Have you considered the difference between lying and being a fabulist? another friend asked recently when I told her I was writing about this subject. I asked her to explain. Well, she said, I’m a novelist, so I consider myself a fabulist. As in: She’s always making things up; it’s part of the job. As in: Of course she’ll embellish a story in the telling if it makes the story better. But she isn’t a liar. I asked the difference. “Being a fabulist is like lying, but in a chic way,” she said. Naturally.
Muñoz-Rengel’s book, on the other hand, argues that every story might be a lie, more or less. “Some of the most exaggerated portions of Muñoz-Rengel’s book,” Elven writes, “are those in which he claims that, because language uses signs to represent real things, it, too, is a sort of deception, and that all understandings reached through metaphors are therefore ‘based on speculation, projection, lies.’ ” It reminded me of a taking an introductory linguistics course, where we heard all kinds of answers to those age-old questions: What is the relationship between words and the concepts they represent? What kind of crisis is created in the space between those two things? (Is it a lie?)
“Before we met,” Maggie Nelson writes to her beloved in The Argonauts, “I had spent a lifetime devoted to Wittgenstein's idea that the inexpressible is contained—inexpressibly!—in the expressed. … Its paradox is, quite literally, why I write, or how I feel able to keep writing.” Maybe she and Wittgenstein are arguing the exact opposite of what Muñoz-Rengel is saying — the truth, not a lie, is buried within every word, any metaphor.
But Nelson’s beloved disagrees: “Once we name something, you said, we can never see it the same way again. All that is unnameable falls away, gets lost, is murdered”; chalk it up to the “cookie-cutter function of our minds.” It’s not the same as saying every metaphor is a lie, exactly — maybe just an acknowledgement of some kind of consistent, omnipresent overreach that constitutes language.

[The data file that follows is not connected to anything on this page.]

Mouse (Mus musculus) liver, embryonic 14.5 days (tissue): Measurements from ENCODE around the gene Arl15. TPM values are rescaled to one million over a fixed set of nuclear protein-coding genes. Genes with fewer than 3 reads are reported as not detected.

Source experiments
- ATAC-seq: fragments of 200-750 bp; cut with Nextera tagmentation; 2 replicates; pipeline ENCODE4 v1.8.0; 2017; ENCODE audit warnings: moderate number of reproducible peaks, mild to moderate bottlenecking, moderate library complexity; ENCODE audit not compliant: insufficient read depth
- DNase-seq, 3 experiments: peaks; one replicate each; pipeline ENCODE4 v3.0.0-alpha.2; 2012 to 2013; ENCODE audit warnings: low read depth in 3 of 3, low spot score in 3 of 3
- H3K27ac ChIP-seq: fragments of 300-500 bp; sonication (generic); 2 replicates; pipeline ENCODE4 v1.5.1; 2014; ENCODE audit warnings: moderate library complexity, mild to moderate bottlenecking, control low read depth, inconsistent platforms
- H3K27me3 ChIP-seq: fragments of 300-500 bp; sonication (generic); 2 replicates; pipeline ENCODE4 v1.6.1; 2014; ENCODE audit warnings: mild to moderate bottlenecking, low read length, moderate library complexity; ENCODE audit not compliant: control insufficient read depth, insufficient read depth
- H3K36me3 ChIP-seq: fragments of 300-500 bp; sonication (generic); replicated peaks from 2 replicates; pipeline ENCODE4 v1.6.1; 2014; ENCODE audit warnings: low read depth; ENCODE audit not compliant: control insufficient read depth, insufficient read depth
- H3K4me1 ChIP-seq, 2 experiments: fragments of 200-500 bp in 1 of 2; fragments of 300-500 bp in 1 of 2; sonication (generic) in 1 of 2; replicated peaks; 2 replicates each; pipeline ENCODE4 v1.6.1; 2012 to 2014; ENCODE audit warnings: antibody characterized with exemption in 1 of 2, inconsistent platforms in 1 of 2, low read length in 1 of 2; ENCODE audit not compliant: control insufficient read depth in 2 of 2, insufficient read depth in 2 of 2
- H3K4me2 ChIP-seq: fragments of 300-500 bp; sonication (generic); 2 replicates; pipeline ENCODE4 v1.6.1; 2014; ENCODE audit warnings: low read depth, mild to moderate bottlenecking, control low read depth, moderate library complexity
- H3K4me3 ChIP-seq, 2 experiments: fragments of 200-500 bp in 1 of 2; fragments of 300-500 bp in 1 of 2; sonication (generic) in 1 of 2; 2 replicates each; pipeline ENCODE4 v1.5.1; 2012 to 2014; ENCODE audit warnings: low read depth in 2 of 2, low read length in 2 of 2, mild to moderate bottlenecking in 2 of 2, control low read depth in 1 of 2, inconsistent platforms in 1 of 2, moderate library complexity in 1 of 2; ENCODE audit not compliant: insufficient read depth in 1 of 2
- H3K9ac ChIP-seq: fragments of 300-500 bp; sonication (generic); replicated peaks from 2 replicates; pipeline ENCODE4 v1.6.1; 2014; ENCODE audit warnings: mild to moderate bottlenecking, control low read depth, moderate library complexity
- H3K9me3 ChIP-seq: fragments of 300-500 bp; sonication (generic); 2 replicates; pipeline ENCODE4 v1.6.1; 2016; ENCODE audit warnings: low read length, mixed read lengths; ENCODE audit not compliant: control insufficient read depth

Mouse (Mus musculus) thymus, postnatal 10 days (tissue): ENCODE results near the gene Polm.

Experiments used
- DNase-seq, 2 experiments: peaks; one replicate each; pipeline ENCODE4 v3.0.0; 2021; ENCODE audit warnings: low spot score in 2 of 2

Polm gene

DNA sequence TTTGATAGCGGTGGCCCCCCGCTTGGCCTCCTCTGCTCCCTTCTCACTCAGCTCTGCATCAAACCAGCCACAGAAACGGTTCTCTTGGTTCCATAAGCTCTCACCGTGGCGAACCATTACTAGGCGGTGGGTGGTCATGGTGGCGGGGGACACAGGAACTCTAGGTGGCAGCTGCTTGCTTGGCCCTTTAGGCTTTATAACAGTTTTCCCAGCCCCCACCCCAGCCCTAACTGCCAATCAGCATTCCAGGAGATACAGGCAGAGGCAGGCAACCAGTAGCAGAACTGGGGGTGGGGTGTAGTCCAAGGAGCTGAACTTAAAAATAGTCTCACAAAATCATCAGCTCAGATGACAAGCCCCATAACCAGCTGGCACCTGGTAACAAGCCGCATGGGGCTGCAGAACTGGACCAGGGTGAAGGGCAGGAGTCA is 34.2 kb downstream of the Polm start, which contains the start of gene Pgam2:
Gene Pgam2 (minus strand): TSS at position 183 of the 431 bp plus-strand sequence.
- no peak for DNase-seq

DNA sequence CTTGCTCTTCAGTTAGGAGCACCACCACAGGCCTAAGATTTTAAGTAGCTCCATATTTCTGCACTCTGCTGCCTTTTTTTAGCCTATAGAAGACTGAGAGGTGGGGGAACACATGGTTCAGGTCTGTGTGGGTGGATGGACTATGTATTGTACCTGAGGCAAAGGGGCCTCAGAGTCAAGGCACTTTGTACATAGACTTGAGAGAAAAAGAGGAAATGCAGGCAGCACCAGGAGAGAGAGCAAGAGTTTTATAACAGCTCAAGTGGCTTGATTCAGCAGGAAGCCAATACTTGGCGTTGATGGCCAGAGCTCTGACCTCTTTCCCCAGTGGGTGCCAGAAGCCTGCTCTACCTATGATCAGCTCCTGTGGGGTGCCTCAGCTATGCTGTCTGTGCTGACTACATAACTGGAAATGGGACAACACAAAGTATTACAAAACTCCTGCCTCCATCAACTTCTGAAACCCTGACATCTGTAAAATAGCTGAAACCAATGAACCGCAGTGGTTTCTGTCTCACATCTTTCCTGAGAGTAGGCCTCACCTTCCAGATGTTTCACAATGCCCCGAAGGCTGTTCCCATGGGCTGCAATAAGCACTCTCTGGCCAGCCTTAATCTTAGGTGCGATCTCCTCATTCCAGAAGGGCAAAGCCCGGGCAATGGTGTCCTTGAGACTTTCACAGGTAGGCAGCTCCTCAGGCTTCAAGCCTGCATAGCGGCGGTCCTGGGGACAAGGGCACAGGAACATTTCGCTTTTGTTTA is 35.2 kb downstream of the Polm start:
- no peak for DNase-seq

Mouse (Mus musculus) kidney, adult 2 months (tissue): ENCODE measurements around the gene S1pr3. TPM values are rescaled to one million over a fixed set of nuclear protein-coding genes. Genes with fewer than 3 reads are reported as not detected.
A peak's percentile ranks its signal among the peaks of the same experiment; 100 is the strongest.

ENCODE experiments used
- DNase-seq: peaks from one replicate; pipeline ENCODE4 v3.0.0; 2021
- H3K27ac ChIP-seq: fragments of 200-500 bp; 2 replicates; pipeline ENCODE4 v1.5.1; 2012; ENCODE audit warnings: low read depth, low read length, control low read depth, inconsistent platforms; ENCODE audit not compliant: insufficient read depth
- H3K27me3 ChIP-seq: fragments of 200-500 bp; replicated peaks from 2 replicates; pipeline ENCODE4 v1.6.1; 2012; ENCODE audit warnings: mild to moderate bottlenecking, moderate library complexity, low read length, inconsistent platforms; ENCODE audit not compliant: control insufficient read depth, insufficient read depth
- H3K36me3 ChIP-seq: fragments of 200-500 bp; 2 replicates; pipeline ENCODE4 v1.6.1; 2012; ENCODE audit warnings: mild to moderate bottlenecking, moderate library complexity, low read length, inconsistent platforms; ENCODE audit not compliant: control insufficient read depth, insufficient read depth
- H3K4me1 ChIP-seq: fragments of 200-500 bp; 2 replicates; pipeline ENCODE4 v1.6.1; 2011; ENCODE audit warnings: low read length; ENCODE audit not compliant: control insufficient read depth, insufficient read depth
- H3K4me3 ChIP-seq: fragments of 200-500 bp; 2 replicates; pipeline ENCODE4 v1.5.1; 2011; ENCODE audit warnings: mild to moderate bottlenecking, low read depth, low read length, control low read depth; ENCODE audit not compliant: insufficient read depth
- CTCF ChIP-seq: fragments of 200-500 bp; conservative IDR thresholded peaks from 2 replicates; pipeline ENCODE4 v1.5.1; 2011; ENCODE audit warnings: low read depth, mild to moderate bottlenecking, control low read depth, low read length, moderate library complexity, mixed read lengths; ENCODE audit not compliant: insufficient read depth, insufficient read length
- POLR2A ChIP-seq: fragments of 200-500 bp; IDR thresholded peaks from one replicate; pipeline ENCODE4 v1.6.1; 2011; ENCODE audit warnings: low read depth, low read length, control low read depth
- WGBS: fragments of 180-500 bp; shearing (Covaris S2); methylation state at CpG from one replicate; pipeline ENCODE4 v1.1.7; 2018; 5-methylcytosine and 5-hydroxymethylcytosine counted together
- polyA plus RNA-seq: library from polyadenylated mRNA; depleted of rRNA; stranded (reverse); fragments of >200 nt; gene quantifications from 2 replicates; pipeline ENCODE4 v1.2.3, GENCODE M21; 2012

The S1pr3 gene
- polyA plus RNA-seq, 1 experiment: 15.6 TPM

It’s a timeless argument. But I think you know already what side I’m on: the one that feels compelled to keep writing.
Or is that too tidy an ending? (Another kind of lie?) I don’t think all words are deception, but I know how it feels to have something unnameable slip away. I know how it feels when a word is technically true but feels like a betrayal, and I know how it feels when the unnameable feels named. And I guess all of that is part of why I write, or how I feel able to keep writing. And that is, at the very least, true enough for me today.
Here are some other things I have been consuming lately: “Blues Run The Game” by Jackson C. Frank on repeat for like a week straight; “Miami” by Caroline Rose; the new Pile record, which I talked about on All Songs Considered, along with the new Caroline Polachek record; Chicago on Broadway, featuring Jinkx Monsoon (!), who was wonderful; MJ Lenderman live in front of an incredibly chatty crowd; Ui live at Public Records (thanks to Marianela); Central Places by Delia Cai; The Menu (Anya Taylor-Joy’s character being from Brockton, Mass. — impeccable); this great profile of SZA; a really nice trip to the Brooklyn Botanic Garden; a King Cake kolache roll from Brooklyn Kolache; a lot of loops around the track at Boys and Girls High School in Bed-Stuy
Thanks for reading. Hope all your lying is really chic this month. (Please tell me about your favorite lies!) Talk to you soon.